Continued from Page 2 perspective on service: what is the ratio of complaints to satisfaction with SCIP service? How does our area compare to other rural areas? Has SCIP service worsened since 2009 or actually improved? I don’t understand why such questions were not covered by this article. Maybe my experience puts me in a tiny minority; I’d like to know. We live in a rural area. Service here is not going to match that of a big city no matter who the provider is and we need to accept that unless we want to see the huge hike in rates that it would take to match such service. Maybe if we want to live here and rely on freezer food, we need to invest in back-up generators. On the other hand, so far as I know, we have not suffered days of brown/blackouts
were reported at the Chaparral Market in Oracle. An unknown person or persons attempted to kick in the front door. July 6 A fire was reported in the 1200 block of West Neal Street, Oracle. A stove was on fire. Oracle Fire Department was dispatched to the residence. July 6 A juvenile problem was reported in the 2600 block of West El Paseo, Oracle. Two juvenile males, approximately 14 years of age, were reported throwing rocks at bus windows in the Oracle Bus Yard. July 7 Criminal damage was reported in the 800 block of North Calle Futura, Oracle. July 7 Criminal damage was reported in the 2000 block of West El Paseo, Oracle. The school was vandalized. July 8 Assault was reported in the 2700
block of North Rockliffe Boulevard, Oracle. July 9 Theft of an audio system was reported in the 1000 block of North Rancho Robles Road, Oracle. July 11 Burglary was reported in the area of South Willow Springs Road and Atmore Road, Oracle. July 11 Richard Henry Rogers, 30, Oracle, was arrested in the 1600 block of Calle Zamora, Oracle, and charged with criminal damage and disorderly conduct. He was transported and booked into the Pinal County Jail in Florence. July 12 A person was cited and released for driving on a suspended license in the area of Milepost 93 on Highway 77, Oracle. July 13 Theft of beer was reported in the 300 block of West American Avenue, Oracle. Taken was a 30pack of Bud Light.
seen in big city areas as interlocking grids shut down in unpredictable ways. I am glad to learn that we will all have the opportunity to join a study group that could become a task force re SCIP services. At least with Perez-Hewitt as its leader, it won’t turn into an underserved lynching party. I hope that those who choose to serve
on it will do so in the spirit of “we-are-all-in-thistogether” because while it may be temporarily less exciting to see it that way, the reality is that we are all in this together. In the words of a friend of mine, it is time to “put our big girl panties/big boy shorts on” and act like it. Sincerely, /s/ Joan Moore Oracle
Next Dates: Aug. 13 & Sept. 10
July 13 Joshua S. Loya, 26, Oracle, was arrested on Highway 77 and charged with assault, disorderly conduct, obstructing government operations, driving while under the influence of alcohol (DUI)
and super extreme DUI (DUI with blood alcohol content greater than .20). He was transported and booked into the Pinal County Jail. July 16 Criminal damage was reported in the 1000
block of North Calle Valencia, Oracle. Clothing was cut up with scissors. July 17 Ronald Johnny Valenzuela, 21, Oracle, was arrested and charged with three counts of See Sheriff, Page 14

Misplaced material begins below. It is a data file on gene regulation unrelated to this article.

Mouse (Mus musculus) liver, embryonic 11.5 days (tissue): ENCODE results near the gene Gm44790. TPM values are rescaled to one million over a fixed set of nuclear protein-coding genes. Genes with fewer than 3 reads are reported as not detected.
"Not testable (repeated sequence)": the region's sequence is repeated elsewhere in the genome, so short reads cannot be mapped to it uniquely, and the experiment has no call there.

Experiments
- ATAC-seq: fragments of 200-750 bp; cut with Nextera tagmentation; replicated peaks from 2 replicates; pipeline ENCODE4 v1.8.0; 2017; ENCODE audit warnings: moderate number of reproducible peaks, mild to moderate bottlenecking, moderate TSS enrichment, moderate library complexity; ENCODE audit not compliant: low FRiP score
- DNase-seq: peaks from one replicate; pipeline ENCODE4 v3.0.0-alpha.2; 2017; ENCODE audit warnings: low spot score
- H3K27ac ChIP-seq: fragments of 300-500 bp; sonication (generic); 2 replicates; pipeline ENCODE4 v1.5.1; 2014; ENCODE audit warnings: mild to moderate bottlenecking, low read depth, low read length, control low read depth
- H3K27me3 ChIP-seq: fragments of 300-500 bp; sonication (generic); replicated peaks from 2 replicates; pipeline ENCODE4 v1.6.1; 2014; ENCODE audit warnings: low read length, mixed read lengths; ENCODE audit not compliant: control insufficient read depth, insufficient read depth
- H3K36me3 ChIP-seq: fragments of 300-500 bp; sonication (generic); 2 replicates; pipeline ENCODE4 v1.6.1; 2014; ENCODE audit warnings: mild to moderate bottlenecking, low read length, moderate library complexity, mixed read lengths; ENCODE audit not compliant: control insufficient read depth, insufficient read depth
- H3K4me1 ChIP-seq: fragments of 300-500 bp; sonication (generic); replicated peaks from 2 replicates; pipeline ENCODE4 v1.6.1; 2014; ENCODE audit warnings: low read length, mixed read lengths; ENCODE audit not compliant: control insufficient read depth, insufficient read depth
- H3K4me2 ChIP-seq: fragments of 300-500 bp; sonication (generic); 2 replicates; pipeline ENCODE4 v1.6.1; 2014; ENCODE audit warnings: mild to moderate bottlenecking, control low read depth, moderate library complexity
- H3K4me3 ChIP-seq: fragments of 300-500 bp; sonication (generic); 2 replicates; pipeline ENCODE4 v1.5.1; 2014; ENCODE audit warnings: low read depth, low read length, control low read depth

Oracle Towne Crier, Oracle, Arizona
‘Senior Freeze’ Applications: Apply now through Sept. 1; Pinal County Assessor ready to help with application materials FLORENCE, AZ – Sept. 1 is the deadline for filing for the Senior Property Valuation Protection or more commonly known as the ‘Senior Freeze.’ “This is an important program approved by the state that allows us to
freeze the full cash value of a primary residence,” Pinal County Assessor Paul Larkin said. “What this does is provides a greater degree of financial stability for people with qualifying low incomes. With property
valuations reflecting a decline in value, this could be an ideal time for seniors to lock in their valuation for the next three years.” Larkin explained that state laws do not allow taxing jurisdictions to freeze taxes
because tax bills reflect the tax rates of multiple jurisdictions such as fire districts, school districts and community colleges. “The actual tax bill may fluctuate from year to year but because the full cash value of the property is frozen, people
on low or fixed incomes should see less movement in the total tax amount,” Larkin said. The total gross income of all owners is what is used to determine eligibility. For a one-owner property, the income limit is $32,352. If
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there are two or more owners, the limit is $40,440. Income is verified using tax returns, W-2 forms or 1099 forms. To qualify for the valuation freeze, at least one of the property owners must be 65 at the time of application. The property must be the primary residence and the individual(s) must have lived there at least two years. Owners can protect up to 10 acres, plus the primary residence as long as it is at the same location and is identified by just one parcel number. Applicants need to provide proof of residency with an Arizona driver’s license or Arizona ID card. If the property held in trust, individuals must provide proof of trustees along with the application. Once approved, the valuation freeze is in effect for three years. Six months prior to the expiration of the current period, the Pinal County Assessor mails existing freeze recipients a reminder to renew by reapplying. The Assessor cautioned that the freeze will remain in effect even if property values decline. Assessor Larkin’s Exemptions Department is available to answer questions or assist with obtaining or completing the application. The phone number for general questions and assistance is 888-4311311 or 520-509-3555.